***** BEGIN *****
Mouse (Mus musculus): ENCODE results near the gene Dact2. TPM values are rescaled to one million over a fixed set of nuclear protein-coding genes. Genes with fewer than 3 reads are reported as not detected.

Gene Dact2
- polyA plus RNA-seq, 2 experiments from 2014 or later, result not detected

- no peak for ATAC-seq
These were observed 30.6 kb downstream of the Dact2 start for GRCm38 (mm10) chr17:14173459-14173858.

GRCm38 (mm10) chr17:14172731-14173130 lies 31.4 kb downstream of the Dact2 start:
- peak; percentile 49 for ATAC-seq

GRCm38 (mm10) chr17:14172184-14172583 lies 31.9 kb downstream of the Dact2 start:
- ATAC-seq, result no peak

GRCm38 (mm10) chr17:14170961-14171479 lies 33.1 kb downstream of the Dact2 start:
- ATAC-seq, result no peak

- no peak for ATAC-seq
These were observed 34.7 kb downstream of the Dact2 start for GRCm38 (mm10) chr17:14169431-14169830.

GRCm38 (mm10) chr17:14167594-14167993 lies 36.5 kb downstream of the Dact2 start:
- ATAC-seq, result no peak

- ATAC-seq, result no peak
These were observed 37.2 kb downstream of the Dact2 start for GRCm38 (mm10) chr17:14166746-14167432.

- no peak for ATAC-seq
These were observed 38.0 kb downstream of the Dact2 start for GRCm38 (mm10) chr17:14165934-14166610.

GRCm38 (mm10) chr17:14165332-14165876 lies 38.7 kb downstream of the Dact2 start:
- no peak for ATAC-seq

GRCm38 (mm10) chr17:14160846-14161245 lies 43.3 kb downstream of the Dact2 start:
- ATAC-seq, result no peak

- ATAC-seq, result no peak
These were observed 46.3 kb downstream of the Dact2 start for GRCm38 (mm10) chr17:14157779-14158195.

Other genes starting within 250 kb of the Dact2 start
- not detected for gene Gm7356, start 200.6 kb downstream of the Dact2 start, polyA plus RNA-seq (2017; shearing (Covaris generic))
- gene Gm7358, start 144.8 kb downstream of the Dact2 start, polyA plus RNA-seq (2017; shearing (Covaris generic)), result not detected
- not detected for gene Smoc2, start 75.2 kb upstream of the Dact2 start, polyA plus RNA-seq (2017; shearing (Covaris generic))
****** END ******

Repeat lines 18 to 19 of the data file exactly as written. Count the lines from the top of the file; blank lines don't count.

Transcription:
- no peak for ATAC-seq
These were observed 38.0 kb downstream of the Dact2 start for GRCm38 (mm10) chr17:14165934-14166610.